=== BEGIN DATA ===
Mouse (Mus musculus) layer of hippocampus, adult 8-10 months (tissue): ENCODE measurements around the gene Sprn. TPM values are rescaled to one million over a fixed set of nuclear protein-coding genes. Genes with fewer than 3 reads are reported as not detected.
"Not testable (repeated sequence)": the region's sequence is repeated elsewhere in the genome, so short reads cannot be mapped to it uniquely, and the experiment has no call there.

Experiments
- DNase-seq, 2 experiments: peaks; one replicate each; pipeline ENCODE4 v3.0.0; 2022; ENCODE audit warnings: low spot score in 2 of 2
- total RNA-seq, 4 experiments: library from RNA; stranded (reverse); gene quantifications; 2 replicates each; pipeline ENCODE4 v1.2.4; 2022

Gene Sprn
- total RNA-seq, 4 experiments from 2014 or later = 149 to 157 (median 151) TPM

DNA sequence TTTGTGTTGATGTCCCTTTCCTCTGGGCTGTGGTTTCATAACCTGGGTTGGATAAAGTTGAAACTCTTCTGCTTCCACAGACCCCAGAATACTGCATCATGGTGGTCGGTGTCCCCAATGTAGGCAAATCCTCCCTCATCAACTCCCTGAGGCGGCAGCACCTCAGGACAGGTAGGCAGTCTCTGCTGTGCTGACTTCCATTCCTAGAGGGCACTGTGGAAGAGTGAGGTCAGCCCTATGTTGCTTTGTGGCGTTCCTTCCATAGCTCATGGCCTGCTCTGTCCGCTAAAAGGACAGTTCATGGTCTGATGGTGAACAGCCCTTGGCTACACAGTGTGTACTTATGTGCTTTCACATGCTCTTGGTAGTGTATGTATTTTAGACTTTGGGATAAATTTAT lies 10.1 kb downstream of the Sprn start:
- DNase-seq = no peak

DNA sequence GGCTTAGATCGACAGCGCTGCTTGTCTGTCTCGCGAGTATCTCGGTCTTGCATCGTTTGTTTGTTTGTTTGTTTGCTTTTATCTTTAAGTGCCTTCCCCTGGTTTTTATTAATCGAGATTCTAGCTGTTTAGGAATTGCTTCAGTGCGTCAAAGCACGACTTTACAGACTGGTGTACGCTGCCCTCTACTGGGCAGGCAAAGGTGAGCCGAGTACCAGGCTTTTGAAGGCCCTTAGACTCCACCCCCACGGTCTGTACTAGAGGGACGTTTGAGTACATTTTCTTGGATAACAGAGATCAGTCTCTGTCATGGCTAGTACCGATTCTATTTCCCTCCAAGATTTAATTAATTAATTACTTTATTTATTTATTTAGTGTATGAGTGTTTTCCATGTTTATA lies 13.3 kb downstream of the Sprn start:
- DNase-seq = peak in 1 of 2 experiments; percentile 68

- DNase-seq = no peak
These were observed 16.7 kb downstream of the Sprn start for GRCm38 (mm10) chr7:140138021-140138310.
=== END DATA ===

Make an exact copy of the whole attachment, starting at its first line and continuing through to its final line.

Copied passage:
Mouse (Mus musculus) layer of hippocampus, adult 8-10 months (tissue): ENCODE measurements around the gene Sprn. TPM values are rescaled to one million over a fixed set of nuclear protein-coding genes. Genes with fewer than 3 reads are reported as not detected.
"Not testable (repeated sequence)": the region's sequence is repeated elsewhere in the genome, so short reads cannot be mapped to it uniquely, and the experiment has no call there.

Experiments
- DNase-seq, 2 experiments: peaks; one replicate each; pipeline ENCODE4 v3.0.0; 2022; ENCODE audit warnings: low spot score in 2 of 2
- total RNA-seq, 4 experiments: library from RNA; stranded (reverse); gene quantifications; 2 replicates each; pipeline ENCODE4 v1.2.4; 2022

Gene Sprn
- total RNA-seq, 4 experiments from 2014 or later = 149 to 157 (median 151) TPM

DNA sequence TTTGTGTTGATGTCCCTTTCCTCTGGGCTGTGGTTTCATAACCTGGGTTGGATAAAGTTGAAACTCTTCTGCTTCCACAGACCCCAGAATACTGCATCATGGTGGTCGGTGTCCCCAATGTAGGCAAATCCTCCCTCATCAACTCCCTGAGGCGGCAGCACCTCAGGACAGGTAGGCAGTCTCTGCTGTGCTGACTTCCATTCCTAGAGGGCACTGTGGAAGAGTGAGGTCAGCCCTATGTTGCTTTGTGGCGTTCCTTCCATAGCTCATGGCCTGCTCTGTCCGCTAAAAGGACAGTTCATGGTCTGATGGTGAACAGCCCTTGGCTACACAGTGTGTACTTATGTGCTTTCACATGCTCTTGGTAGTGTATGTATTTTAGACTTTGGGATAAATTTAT lies 10.1 kb downstream of the Sprn start:
- DNase-seq = no peak

DNA sequence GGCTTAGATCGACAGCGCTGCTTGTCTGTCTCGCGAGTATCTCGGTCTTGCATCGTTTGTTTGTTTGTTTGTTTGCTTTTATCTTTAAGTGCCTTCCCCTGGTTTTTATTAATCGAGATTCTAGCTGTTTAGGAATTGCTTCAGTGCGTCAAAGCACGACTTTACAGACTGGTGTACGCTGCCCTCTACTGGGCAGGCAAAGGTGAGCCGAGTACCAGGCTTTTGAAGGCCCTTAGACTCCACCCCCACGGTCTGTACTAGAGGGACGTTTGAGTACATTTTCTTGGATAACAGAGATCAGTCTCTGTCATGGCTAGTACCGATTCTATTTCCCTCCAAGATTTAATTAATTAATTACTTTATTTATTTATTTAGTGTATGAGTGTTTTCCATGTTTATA lies 13.3 kb downstream of the Sprn start:
- DNase-seq = peak in 1 of 2 experiments; percentile 68

- DNase-seq = no peak
These were observed 16.7 kb downstream of the Sprn start for GRCm38 (mm10) chr7:140138021-140138310.